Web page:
Phones

iPhone Jailbreaking Now A Thing Of The Past?

Apple seems to have, for the moment, stopped experimenters from "jailbreaking" its most recent shipment of iPhone 3GS handsets. How long this situation will last is anyone's guess--Apple must hope it's forever.

Jailbreaking allows unauthorized applications to be loaded onto the iPhone. A related hack, called "unlocking," allows an iPhone to operate on other carriers' networks, such as T-Mobile in the U.S.

The hackers' defeat was first noted in a post yesterday on iClarified.

Together, jailbreaking and unlocking defeats Apple's stranglehold on its iPhone platform. Since the iPhone's release, the company has tried a number of methods to block jailbreaking but to only temporary advantage.

Apple has claimed hacked iPhones could damage the cellular network.

The newest weapon in Apple's arsenal is a change to the iPhone "bootrom," which is software that checks the phone's software status before it is allowed to turn on. If it senses a problem, the phone may not operate properly and certainly cannot be broken into.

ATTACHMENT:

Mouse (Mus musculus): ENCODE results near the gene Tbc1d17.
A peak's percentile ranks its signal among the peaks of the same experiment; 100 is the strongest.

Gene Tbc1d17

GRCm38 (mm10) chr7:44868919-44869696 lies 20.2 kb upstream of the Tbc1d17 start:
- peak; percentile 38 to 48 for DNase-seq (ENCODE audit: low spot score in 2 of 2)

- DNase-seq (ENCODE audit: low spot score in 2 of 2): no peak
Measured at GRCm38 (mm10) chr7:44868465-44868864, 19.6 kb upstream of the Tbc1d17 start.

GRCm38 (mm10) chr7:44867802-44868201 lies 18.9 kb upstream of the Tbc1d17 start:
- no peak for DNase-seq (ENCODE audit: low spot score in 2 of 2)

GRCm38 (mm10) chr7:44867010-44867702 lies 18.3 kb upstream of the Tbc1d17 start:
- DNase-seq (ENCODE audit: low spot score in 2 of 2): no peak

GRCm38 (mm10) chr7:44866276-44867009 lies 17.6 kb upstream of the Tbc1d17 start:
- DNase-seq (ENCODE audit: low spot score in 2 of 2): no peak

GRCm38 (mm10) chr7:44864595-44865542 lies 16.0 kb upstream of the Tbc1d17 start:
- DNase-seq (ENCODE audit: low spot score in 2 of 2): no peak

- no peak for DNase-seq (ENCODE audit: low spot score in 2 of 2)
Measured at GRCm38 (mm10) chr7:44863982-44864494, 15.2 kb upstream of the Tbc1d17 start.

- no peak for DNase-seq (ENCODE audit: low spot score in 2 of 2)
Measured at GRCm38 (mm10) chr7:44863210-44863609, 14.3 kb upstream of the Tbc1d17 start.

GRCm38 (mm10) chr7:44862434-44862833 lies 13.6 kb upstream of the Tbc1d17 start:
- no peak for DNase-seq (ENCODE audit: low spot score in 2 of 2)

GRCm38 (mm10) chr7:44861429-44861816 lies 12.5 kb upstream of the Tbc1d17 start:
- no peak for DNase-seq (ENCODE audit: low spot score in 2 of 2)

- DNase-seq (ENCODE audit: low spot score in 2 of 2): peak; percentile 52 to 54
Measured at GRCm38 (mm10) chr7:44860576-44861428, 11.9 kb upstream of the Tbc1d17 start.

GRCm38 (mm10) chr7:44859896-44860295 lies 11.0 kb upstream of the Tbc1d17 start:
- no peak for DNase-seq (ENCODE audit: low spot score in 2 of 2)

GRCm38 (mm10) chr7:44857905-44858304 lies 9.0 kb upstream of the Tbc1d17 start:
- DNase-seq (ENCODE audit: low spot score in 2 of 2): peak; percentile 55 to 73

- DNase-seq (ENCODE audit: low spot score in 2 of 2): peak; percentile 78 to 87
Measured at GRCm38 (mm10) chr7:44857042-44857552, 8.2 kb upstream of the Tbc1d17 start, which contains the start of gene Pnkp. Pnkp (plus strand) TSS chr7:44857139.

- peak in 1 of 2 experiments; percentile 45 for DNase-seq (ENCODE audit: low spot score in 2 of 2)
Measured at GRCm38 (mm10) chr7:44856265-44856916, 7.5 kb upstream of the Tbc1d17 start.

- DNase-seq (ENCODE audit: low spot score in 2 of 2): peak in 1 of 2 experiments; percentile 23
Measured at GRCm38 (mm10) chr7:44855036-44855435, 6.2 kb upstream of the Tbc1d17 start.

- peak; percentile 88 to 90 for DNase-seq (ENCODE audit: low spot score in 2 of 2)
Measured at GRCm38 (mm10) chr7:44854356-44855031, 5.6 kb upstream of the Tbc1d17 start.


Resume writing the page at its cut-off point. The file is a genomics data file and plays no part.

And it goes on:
Hackers previously used an exploit called "24kpwn" to beat the bootrom, but the hack reportedly no longer works on shipments of iPhones that began arriving in stores last week.

Those handsets feature a new bootrom, nicknamed "iBoot-359.3.2," the new devices appear unsusceptible to the 24kpwn attack. If the phone cannot be jailbreaked, it is thought unlocking may be impossible, as well.

Hackers are suggesting purchasing older stock or refurbished phones as a workaround while they develop a new exploit to match the new bootrom.

Previously, every Apple effort has been defeated by a new hack. It will be interesting to see how long the new bootrom remains secure.

David Coursey tweets as @techinciter and can be contacted via his Web site.

For comprehensive coverage of the Android ecosystem, visit Greenbot.com.

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